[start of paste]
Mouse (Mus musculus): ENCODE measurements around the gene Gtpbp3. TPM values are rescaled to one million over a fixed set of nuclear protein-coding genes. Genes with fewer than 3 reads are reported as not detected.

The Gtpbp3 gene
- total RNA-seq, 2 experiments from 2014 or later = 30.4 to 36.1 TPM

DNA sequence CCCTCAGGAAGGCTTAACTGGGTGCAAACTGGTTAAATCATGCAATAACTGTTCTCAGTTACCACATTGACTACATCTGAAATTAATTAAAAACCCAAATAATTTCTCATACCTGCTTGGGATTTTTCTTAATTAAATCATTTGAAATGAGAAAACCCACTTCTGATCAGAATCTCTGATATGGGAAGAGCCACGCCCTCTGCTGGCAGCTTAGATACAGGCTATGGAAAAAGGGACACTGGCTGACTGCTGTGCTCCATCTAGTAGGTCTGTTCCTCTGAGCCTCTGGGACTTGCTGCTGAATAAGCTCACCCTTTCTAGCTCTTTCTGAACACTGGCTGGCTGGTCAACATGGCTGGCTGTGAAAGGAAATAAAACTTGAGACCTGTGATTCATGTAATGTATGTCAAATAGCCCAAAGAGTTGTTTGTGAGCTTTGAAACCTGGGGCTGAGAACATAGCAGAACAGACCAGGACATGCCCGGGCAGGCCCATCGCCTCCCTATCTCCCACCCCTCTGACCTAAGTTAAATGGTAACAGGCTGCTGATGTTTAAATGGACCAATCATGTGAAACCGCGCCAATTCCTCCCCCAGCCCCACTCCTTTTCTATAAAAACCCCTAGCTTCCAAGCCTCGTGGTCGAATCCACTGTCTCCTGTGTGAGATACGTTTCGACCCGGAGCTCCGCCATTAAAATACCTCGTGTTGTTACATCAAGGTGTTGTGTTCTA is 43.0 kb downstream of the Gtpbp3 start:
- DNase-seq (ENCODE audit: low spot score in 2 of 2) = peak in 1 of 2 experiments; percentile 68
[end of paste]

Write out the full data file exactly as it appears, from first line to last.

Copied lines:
Mouse (Mus musculus): ENCODE measurements around the gene Gtpbp3. TPM values are rescaled to one million over a fixed set of nuclear protein-coding genes. Genes with fewer than 3 reads are reported as not detected.

The Gtpbp3 gene
- total RNA-seq, 2 experiments from 2014 or later = 30.4 to 36.1 TPM

DNA sequence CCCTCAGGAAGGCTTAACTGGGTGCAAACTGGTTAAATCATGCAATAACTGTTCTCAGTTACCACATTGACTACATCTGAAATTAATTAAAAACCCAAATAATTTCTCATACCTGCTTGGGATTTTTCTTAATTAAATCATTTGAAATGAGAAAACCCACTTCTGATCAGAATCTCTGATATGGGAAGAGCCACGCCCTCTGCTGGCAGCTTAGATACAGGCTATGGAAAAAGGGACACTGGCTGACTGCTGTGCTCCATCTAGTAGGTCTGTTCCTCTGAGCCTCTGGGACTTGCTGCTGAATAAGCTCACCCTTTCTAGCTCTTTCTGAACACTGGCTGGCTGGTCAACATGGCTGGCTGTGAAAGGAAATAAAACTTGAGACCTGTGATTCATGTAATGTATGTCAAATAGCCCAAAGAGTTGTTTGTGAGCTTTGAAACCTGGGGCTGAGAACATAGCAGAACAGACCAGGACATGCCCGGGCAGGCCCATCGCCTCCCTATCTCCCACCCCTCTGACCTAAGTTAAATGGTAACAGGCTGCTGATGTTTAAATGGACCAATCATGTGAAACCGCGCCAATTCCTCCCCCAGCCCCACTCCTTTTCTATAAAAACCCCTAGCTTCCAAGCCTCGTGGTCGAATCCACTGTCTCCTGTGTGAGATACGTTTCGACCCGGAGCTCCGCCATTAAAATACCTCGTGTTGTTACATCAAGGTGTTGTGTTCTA is 43.0 kb downstream of the Gtpbp3 start:
- DNase-seq (ENCODE audit: low spot score in 2 of 2) = peak in 1 of 2 experiments; percentile 68